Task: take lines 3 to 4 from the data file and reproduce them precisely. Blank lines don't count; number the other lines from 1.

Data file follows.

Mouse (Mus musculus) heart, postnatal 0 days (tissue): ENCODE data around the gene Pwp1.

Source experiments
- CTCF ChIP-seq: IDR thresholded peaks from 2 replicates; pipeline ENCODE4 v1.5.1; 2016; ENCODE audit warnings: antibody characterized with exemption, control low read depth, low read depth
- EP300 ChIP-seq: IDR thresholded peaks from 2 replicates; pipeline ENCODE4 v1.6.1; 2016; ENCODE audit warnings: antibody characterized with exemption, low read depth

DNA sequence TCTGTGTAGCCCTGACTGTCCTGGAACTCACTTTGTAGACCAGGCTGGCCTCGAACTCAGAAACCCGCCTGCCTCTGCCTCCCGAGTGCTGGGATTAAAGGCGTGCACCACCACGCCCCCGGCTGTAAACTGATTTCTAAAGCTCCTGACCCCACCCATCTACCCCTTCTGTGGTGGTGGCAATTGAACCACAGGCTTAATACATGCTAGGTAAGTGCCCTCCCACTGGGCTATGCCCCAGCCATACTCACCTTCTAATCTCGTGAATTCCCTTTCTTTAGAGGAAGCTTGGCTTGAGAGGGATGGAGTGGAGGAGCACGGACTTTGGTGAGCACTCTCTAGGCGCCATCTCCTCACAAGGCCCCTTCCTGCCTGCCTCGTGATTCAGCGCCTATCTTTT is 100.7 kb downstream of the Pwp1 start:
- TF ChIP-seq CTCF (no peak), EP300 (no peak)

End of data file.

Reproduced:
- CTCF ChIP-seq: IDR thresholded peaks from 2 replicates; pipeline ENCODE4 v1.5.1; 2016; ENCODE audit warnings: antibody characterized with exemption, control low read depth, low read depth
- EP300 ChIP-seq: IDR thresholded peaks from 2 replicates; pipeline ENCODE4 v1.6.1; 2016; ENCODE audit warnings: antibody characterized with exemption, low read depth